Marine and Freshwater Research Marine and Freshwater Research Society
Advances in the aquatic sciences

Just Accepted

This article has been peer reviewed and accepted for publication. It is in production and has not been edited, so may differ from the final published form.

Elevated salinity inhibits nitrogen removal by changing the microbial community composition in constructed wetlands during the cold season

Yajun Qiao , Penghe Wang , Wenjuan Zhang , Guangfang Sun , Dehua Zhao , Nasreen Jeelani , Xin Leng , Shuqing An


We investigated whether subsurface flow constructed wetlands (SSF-CWs) can remove nitrogen from saline wastewater and if salinity affected nitrogen removal during the cold season (average water temperature < 10°C). Eight Iris pseudacorus-planted SSF-CWs were fed with normal (salinity, 1.3‰–1.5‰) (CWP) or saline (salinity, 6.3‰–6.5‰) (CWP+) wastewater, while eight unplanted SSF-CWs were fed with normal (CWU) or saline wastewater (CWU+). The systems were run continuously at a hydraulic loading rate of 187.5 mm·d−1 and a hydraulic retention time of 4 days. The nitrogen removal efficiency, plant parameters, and bacterial abundance and community composition were measured. In CWP, 80% of ammonium-nitrogen (NH4+-N) and 52% of total nitrogen (TN) were removed. In contrast, the removal rates of NH4+-N and TN in CWP+ were reduced by 27% and 37%, respectively. Under the higher salinity, not only was there a decrease in plant biomass (32.1%) and nitrogen uptake (50.1%), but also reduced growth (37.8%), activity (68.0%), and oxygen release (62.9%) of roots. The bacterial community composition was also different in the elevated salinity. Elevated salinity is associated with lower nitrogen removal in SSF-CWs, which we speculate is a result of suppressed wetland macrophyte growth and activity, and changes in microbial community composition.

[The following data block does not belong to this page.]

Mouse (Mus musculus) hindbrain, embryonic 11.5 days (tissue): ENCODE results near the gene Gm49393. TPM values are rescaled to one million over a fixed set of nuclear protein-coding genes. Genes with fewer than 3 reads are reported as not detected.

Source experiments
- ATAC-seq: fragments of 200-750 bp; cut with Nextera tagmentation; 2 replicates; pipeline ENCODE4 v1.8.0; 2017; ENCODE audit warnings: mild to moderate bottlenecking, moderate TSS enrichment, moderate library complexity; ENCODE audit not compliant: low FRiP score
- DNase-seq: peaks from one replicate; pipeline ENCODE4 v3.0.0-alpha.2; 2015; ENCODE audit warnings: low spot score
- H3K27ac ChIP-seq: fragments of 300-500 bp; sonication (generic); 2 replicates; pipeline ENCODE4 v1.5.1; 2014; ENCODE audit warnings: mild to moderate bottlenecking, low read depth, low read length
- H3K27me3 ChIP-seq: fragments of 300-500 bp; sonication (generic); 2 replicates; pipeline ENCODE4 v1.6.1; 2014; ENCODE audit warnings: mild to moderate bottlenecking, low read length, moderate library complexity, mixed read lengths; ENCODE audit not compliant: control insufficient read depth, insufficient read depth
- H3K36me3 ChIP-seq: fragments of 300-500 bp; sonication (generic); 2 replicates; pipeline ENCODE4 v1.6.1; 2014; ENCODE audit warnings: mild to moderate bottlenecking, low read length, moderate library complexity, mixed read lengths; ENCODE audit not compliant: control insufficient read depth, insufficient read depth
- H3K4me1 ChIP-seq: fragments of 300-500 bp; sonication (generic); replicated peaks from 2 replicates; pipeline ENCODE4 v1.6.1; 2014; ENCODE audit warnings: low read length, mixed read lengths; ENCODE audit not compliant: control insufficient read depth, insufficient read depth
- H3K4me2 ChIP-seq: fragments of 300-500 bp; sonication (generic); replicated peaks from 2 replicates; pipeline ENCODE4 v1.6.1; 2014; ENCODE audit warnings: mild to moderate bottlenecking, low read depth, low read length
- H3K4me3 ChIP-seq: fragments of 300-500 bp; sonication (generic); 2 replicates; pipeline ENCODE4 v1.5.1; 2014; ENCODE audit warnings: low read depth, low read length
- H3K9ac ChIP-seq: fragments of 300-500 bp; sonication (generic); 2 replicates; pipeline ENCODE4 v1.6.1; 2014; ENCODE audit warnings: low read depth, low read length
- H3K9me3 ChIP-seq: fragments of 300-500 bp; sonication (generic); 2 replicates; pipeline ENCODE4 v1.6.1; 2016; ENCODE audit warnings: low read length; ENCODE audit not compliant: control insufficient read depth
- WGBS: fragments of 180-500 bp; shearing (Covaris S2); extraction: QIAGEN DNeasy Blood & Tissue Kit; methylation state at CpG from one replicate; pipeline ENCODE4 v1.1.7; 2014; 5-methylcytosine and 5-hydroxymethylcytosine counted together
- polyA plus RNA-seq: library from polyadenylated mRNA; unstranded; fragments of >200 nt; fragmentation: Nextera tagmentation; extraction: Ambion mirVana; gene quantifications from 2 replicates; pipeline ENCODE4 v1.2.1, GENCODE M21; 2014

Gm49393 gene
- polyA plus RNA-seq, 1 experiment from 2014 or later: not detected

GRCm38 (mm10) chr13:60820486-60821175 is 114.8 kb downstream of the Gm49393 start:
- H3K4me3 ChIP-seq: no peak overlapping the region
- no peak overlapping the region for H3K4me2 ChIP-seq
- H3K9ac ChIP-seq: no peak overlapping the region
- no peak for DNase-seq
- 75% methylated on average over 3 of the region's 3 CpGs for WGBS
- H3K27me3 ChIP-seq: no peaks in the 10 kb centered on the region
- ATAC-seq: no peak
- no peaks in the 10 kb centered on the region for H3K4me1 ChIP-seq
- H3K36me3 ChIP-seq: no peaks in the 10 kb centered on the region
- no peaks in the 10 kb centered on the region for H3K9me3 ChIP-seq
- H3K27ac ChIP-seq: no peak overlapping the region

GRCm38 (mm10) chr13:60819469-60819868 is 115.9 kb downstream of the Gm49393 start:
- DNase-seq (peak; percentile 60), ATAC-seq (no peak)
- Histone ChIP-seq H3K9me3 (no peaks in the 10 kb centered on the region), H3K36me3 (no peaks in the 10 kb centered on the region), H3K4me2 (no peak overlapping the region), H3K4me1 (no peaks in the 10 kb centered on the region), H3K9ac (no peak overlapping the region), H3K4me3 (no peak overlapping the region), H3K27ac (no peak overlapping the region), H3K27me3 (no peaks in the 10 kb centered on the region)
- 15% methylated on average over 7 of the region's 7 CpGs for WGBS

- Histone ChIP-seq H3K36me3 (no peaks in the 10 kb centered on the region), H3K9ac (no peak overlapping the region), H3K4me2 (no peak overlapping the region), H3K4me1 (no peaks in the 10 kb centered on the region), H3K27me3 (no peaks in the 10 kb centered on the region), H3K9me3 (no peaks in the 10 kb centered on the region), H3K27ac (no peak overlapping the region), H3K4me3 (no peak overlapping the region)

MF17171  Accepted 08 November 2017

© CSIRO 2017